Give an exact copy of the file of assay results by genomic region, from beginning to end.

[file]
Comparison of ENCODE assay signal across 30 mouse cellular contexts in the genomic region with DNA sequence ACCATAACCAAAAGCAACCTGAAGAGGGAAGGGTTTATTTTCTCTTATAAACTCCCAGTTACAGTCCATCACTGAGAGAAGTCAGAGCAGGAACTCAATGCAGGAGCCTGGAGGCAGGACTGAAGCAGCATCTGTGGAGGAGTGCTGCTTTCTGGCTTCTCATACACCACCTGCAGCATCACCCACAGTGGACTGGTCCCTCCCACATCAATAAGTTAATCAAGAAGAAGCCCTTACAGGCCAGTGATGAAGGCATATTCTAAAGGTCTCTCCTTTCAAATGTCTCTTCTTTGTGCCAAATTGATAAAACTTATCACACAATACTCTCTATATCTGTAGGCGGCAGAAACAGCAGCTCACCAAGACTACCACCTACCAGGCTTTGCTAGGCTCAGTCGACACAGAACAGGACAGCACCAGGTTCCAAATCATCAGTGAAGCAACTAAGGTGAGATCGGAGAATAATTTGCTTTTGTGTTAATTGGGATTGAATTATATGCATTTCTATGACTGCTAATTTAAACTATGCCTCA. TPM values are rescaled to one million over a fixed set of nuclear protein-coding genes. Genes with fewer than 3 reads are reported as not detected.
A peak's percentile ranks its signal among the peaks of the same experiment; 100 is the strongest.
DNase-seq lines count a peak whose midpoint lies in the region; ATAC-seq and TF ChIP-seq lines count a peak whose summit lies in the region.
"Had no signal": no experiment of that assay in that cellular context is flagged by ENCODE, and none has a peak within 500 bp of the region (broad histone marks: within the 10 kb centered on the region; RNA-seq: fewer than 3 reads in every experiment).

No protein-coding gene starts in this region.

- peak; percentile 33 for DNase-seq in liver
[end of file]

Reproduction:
Comparison of ENCODE assay signal across 30 mouse cellular contexts in the genomic region with DNA sequence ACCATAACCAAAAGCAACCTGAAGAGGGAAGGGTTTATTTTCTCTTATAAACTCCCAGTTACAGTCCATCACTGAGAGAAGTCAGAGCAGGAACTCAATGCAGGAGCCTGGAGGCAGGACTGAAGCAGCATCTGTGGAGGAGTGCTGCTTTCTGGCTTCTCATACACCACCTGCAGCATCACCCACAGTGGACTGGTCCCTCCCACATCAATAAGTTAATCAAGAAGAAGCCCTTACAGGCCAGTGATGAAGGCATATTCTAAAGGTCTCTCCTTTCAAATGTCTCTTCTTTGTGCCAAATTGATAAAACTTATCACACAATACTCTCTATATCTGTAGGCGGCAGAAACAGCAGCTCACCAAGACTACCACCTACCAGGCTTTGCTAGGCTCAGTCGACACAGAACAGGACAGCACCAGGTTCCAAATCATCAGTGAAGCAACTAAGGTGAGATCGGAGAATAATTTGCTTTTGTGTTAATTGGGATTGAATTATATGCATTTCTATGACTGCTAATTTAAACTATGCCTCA. TPM values are rescaled to one million over a fixed set of nuclear protein-coding genes. Genes with fewer than 3 reads are reported as not detected.
A peak's percentile ranks its signal among the peaks of the same experiment; 100 is the strongest.
DNase-seq lines count a peak whose midpoint lies in the region; ATAC-seq and TF ChIP-seq lines count a peak whose summit lies in the region.
"Had no signal": no experiment of that assay in that cellular context is flagged by ENCODE, and none has a peak within 500 bp of the region (broad histone marks: within the 10 kb centered on the region; RNA-seq: fewer than 3 reads in every experiment).

No protein-coding gene starts in this region.

- peak; percentile 33 for DNase-seq in liver